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Silverberg, Robert
book-date: 1973
cvr art:
cvr price:
artist unknown

Tight with mild tilt; spine is slightly faded; 2" line/bend-trace at lower left corner of back cover. The biggest problem is a shallow 5" diagonal bend-trace from upper left of front cover to bottom middle (the scan only hints at it.)

No artist credit is given; no signature is visible. isfdb.org attributes to Paul Lehr, and one can make a case for it given the small domes in middle of cover - something Lehr is famous for. But to me, those don't look like the usual Lehr domes, and the planet silhouettes at bottom don't look like what Lehr does (he usuallly has crescents.) The dominant color makes me think of another artist who did covers for Signet in the same timespan - compare to the paperback-first of Poul Anderson's There Will Be Time (same color-palette - but that artist is uncredited...)

After an initial explosion of output in the mid to late fifties (he won a Hugo for "best new author" in 1956) , Silverberg slowed down when the magazine market shrank, and took on other projects including history books for a few years. In the late sixties, he became noticed for a more mature, artistic style, garnering Hugo & Nebula nominations for his 1967 novel Thorns and the magazine version of "Hawksbill Station," and then winning a Hugo for "Nightwings" and a handful of Nebula awards for short works plus the novel A Time of Changes.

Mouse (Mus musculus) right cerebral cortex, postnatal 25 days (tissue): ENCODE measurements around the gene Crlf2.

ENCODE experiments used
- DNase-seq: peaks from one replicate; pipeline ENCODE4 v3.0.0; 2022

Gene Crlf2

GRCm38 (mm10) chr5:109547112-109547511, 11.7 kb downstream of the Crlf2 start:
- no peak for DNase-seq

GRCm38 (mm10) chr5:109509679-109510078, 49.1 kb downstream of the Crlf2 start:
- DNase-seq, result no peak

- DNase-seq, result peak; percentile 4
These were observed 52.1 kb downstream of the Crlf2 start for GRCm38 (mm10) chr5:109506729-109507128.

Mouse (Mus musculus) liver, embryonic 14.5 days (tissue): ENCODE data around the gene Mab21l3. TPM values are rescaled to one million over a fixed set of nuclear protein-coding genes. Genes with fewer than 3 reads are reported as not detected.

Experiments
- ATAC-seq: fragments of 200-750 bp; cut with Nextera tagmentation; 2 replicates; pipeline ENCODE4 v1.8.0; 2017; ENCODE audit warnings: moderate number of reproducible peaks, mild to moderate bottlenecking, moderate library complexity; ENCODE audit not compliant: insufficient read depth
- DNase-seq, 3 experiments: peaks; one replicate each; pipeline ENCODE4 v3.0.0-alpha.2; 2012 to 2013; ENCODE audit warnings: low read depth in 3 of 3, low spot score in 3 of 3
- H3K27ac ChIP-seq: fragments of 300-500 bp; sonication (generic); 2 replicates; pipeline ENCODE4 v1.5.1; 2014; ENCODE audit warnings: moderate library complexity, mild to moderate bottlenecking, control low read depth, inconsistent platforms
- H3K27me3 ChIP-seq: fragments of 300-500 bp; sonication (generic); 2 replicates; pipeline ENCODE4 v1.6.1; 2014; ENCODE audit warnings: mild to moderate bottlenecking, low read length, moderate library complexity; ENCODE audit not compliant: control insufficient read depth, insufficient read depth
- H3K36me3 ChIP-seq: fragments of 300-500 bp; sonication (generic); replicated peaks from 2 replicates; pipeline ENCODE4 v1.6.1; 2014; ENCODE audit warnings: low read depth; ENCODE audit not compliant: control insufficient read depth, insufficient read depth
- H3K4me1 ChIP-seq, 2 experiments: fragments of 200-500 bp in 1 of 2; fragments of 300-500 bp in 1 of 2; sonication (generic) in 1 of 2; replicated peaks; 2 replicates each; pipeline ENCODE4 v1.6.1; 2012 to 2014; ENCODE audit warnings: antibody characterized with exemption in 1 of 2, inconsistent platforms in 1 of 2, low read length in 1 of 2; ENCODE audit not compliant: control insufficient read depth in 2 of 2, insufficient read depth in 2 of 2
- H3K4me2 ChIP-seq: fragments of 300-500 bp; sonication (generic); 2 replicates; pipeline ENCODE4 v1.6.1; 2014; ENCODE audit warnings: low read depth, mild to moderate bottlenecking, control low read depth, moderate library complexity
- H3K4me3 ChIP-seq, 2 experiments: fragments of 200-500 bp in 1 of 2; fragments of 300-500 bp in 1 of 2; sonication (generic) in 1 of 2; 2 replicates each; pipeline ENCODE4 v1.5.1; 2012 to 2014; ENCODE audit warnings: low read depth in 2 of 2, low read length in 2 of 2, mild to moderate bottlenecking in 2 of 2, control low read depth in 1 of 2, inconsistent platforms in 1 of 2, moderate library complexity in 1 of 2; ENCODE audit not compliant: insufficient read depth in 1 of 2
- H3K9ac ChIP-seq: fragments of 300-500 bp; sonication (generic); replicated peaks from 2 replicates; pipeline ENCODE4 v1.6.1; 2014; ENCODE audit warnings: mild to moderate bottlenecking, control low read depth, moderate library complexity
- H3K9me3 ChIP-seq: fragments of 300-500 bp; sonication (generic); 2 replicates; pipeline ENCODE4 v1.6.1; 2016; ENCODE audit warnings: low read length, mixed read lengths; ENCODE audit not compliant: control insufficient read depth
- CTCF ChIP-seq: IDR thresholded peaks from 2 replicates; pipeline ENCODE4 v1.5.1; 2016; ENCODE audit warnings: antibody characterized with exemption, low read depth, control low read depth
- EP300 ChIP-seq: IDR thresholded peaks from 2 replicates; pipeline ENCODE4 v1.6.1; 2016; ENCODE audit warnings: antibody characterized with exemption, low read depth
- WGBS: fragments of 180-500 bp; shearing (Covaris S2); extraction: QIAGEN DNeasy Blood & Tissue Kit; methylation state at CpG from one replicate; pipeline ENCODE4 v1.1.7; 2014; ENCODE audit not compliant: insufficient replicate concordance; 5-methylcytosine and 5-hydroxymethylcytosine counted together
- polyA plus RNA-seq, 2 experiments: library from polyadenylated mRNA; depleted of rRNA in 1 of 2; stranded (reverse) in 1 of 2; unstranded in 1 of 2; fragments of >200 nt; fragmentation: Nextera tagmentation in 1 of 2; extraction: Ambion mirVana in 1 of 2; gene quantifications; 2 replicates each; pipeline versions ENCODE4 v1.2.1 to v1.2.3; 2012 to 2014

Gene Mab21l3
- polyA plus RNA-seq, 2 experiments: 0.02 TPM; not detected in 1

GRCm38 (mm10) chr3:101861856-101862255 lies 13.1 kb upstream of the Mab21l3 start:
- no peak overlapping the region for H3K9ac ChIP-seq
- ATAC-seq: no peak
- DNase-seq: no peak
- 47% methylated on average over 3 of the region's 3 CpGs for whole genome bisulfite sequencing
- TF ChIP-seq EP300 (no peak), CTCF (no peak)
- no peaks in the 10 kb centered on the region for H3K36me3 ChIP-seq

Earth's Other Shadow (1973) - a collection of 9 stories by Robert Silverberg. Five of these make their first appearance in a Silverberg collection - although most made it into several collections (Silverberg entered his most artistic and self-improved phase in the mid-Sixties to early Seventies / they tended to appear in retrospectives.) Only "Hidden Talent" is unique to this collection.

Something Wild is Loose
To See the Invisible Man
Ishmael in Love
How It Was When the Past Went Away
To the Dark Star
The Fangs of the Trees
Hidden Talent
The Song the Zombie Sang (with Harlan Ellison)

One was from 1957, one from 1963; the rest originally appeared from 1967 to 1971 - in The Many Worlds of SF, World of Tomorrow, Magazine of F&SF (2), Three for Tomorrow, The Farthest Reaches, IF, Cosmopolitan, Dangerous Visions.